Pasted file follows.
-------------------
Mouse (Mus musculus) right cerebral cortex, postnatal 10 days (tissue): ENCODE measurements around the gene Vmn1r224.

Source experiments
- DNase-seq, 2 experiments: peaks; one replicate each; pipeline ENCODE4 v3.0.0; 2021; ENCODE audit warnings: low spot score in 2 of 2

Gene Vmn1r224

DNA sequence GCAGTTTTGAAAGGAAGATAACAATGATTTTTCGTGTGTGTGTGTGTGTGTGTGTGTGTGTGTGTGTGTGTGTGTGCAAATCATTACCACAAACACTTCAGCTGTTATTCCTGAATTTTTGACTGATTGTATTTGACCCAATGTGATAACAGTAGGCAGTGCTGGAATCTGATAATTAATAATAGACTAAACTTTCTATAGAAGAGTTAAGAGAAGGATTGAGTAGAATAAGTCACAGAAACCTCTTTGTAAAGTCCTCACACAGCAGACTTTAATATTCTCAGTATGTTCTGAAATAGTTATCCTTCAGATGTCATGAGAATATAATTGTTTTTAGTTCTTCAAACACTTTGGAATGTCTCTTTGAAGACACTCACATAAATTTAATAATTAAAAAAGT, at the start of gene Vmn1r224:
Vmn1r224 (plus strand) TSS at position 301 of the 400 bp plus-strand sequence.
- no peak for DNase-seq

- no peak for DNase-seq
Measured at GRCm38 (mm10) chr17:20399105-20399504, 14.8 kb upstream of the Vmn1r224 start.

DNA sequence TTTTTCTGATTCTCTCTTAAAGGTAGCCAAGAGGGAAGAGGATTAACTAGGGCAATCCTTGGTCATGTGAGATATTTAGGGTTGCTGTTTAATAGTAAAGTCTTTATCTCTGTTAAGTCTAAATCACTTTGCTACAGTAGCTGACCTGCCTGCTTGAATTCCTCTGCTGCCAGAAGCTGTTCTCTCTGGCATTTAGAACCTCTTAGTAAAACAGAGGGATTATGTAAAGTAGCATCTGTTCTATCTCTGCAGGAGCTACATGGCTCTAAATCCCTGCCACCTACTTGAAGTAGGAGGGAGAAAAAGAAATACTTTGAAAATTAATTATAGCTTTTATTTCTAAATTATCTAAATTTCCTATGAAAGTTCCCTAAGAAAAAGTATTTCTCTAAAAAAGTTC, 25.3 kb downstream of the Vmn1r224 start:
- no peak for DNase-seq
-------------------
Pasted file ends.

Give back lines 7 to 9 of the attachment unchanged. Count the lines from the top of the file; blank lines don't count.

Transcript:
- no peak for DNase-seq

- no peak for DNase-seq
Measured at GRCm38 (mm10) chr17:20399105-20399504, 14.8 kb upstream of the Vmn1r224 start.